Ryan Kesler, a Selke winner in the 2010-2011 season, an Olympic Silver medalist, a Gold medalist in the World U18 championship for junior hockey, is now the proud owner of one of the worst contracts in the National Hockey League (Actually the Ducks are the proud owner). Ryan Kesler will be 31 by the season opener and will be signed through 2021-2022. Ryan Kessler will be 37 years old turning 38 when the deal expires.
Ryan Kesler will not be a good hockey player by the time his deal expires. Ryan Kesler will not be a Selke winner caliber player, and that’s assuming he still is, which is seriousley doubtful. Ryan Kesler will not be a top two center, and I doubt he will be at 35, much less 38.
However, Ryan Kesler will have a 6.875 million dollar cap hit according to Spotrac. The Anaheim Ducks will be heavily criticized and ridiculed for this signing. The one thing we can all know for certain is Ryan Kesler will be a very rich man.
But that’s enough about the future, lets talk about his highly mediocre current state. Kesler had 20 goals and 27 assists last year which combined for 47 points. Kessler is well known for being good defensively as he won the Selke, the award for best two way forward, but at the same time this was 5 years ago. In hockey, 5 years is very long time.
But back to Kesler, he hasn’t broken 50 points since 2010-2011 season, and hasn’t had a positive plus/minus since 2011-2012. The reason I am going to focus on his plus/minus is due some basic laws of hockey. If you don’t score, you can’t win and if you don’t play defense you can’t win. Your plus/minus is a reflection of if you out score, are out scored, or are even, when you are on the ice. A player wants to have a positive plus/minus because that means you are outscoring your opponent. If you have a negative plus/minus , that means you are being out scored. Now obviously plus/minus is affected by the team around you, but the Anaheim Ducks were a good team. They made it to the Western Conference Final . So you can let it slide that his plus/minus was bad in Vancouver last year, but in 2012-2013 the Canucks made the playoffs and he was still minus. Being minus is one of the worst things teams can see on your stat sheet, which makes the fact he’s getting 6.875 million dollars insane. You can do a lot of things with 6.875 million dollars, but I don’t recommend giving it to Ryan Kesler or any aging player, in decline, with a mediocre stat line.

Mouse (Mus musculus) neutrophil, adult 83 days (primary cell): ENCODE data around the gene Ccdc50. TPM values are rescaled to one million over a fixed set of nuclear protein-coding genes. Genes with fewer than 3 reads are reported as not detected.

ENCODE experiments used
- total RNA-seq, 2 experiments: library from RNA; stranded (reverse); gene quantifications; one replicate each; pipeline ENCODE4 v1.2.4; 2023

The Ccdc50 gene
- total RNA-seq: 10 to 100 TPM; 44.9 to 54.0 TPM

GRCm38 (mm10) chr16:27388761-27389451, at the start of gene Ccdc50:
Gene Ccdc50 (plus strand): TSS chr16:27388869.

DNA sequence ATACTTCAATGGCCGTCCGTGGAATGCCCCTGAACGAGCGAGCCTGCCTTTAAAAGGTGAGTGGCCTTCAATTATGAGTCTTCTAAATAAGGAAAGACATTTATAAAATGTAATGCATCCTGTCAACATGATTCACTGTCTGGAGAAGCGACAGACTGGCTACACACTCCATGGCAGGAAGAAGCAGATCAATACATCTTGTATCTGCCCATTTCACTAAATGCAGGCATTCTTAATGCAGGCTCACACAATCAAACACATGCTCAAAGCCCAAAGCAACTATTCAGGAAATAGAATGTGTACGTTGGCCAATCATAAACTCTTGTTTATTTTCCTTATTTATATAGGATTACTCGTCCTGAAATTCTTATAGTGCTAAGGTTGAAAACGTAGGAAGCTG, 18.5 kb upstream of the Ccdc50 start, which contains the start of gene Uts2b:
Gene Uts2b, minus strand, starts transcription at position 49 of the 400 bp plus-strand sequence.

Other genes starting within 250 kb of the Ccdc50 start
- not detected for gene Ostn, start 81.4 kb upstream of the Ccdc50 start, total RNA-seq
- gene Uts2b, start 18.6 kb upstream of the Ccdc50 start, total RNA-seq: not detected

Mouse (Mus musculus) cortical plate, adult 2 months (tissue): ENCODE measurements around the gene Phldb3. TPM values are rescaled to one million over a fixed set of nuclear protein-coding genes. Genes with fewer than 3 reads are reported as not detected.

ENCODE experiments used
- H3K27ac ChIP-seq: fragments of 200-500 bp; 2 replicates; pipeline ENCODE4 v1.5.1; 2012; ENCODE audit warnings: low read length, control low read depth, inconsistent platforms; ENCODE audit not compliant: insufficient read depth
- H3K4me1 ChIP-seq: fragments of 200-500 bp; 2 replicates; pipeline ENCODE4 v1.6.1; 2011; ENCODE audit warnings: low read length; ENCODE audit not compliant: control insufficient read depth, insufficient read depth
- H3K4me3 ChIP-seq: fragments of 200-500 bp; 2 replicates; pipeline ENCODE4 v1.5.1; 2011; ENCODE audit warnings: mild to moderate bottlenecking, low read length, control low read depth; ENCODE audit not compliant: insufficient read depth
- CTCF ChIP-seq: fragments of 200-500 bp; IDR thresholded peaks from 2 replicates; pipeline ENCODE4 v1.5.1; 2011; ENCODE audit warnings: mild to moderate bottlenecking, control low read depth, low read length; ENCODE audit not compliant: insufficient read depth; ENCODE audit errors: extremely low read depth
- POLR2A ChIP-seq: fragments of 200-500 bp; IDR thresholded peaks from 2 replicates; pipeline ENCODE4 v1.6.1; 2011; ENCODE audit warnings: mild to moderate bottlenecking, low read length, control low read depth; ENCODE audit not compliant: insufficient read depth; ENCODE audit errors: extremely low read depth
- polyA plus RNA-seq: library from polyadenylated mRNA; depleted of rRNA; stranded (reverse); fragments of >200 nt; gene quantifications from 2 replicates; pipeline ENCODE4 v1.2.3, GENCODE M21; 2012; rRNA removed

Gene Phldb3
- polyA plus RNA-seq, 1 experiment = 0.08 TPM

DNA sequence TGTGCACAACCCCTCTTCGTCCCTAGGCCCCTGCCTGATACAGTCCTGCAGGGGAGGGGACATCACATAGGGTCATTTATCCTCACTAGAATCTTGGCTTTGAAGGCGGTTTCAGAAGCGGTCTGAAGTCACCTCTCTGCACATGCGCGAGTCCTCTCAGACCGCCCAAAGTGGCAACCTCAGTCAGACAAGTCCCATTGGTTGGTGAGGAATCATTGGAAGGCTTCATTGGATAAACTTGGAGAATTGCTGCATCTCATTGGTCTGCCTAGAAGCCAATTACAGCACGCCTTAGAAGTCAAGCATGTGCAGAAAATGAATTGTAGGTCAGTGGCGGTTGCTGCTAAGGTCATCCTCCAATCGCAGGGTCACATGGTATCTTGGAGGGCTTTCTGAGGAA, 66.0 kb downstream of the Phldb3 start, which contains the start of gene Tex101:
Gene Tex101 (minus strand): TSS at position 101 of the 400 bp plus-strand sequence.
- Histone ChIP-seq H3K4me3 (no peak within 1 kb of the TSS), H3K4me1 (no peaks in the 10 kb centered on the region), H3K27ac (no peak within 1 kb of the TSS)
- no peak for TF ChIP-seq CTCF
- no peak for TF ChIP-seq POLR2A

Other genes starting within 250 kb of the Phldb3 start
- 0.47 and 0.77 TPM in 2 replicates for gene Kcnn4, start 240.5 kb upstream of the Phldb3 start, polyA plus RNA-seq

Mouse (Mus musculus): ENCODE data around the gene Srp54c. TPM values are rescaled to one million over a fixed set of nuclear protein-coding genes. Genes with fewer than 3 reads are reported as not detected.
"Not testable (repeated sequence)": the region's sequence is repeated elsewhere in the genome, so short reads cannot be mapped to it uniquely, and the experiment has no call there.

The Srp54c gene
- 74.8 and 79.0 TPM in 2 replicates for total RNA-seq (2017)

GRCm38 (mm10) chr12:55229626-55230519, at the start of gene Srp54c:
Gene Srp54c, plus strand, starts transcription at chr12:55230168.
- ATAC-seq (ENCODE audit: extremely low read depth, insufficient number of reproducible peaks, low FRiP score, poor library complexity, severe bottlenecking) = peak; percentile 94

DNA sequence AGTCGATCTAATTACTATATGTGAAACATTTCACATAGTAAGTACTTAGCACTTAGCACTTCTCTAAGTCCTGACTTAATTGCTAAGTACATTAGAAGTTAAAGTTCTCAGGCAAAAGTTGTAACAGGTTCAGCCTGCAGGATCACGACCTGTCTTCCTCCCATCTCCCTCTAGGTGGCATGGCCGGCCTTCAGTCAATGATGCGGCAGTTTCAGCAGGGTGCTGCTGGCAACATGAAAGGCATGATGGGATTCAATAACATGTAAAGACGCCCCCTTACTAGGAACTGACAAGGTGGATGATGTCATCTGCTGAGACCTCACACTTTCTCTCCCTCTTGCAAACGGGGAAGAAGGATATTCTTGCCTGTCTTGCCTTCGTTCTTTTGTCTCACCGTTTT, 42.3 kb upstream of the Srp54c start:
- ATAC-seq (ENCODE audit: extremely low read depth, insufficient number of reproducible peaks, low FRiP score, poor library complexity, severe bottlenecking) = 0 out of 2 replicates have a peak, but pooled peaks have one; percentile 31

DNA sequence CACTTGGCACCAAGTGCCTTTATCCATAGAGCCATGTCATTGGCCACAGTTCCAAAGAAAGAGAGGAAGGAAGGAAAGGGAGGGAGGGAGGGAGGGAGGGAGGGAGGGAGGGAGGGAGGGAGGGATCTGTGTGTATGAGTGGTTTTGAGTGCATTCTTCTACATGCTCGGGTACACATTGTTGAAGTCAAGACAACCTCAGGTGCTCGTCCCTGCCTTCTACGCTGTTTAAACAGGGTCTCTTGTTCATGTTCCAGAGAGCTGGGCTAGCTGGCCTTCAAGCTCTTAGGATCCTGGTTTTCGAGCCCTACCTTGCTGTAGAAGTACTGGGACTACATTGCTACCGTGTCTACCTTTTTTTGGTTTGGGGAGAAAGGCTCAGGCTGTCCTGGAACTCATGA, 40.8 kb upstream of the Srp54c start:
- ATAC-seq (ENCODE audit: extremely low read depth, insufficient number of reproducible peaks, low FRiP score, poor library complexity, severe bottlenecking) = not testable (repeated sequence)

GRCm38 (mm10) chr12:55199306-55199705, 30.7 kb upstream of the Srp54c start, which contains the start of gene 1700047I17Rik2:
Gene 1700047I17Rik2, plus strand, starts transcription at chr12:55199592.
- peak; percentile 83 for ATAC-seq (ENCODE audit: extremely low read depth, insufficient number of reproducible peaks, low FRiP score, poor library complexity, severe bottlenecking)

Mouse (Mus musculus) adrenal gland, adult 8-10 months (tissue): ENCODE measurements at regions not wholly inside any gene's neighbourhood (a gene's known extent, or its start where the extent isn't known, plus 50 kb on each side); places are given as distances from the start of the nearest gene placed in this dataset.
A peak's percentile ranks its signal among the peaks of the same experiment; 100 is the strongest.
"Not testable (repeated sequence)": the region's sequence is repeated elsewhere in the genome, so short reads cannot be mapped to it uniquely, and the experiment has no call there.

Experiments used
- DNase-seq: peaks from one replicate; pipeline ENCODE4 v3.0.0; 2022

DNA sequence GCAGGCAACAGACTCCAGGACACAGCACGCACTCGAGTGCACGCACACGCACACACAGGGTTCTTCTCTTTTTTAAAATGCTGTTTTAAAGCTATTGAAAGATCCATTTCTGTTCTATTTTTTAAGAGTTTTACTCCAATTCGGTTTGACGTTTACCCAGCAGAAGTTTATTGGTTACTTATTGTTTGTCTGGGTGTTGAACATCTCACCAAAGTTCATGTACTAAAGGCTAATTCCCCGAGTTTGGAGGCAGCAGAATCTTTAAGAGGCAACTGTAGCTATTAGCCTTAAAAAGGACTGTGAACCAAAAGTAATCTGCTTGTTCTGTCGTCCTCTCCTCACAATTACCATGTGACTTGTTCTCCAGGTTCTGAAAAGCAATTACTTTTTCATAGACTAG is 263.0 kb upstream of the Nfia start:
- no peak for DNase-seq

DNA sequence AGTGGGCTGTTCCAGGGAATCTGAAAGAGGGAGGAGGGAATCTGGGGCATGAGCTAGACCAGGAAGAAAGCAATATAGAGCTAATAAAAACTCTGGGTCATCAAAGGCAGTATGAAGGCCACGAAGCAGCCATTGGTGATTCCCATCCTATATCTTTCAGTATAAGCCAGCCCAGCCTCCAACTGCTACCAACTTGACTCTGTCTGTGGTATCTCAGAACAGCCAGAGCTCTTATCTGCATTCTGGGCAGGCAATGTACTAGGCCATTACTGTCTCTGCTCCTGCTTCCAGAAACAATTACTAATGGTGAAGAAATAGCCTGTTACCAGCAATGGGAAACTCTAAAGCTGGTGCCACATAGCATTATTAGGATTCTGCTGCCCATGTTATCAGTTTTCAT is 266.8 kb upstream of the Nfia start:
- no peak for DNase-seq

Kesler is known for being good on the penalty kill, but according to NHL.com the Ducks penalty kill was 15th of 30. Now again its not all his fault, however, you would think a player getting as paid as much as him, a defensive specialist no less, should help more than that. Now I’m not going to say Kesler shouldn’t have gotten an extension, but it should have been more like 3 years and 18 million.
So someday Anaheim fans will boo him on the ice and we will have to remember 3 things. First, this is a business so a player will try and make as much money as possible. Second, it’s Anaheim Ducks’ general manager Bob Murray’s fault he is overpaid. But most importantly, remember this mistake, and learn from it not to overpay players by massive amounts just to keep said player.
So, while Bob Murray, the Ducks general manager, did get an extension done, it was a poor deal for the Ducks and the deal will ultimately hurt the franchise. Maybe next year he will help and the year after next, maybe even the next 3 years, but there will be a reckoning and the Ducks will pay the price of giving so much money.
(All player stats are provided by hockeydb.com, all contract info is courtesy of spotrac.com, and penalty kill rankings are from nhl.com)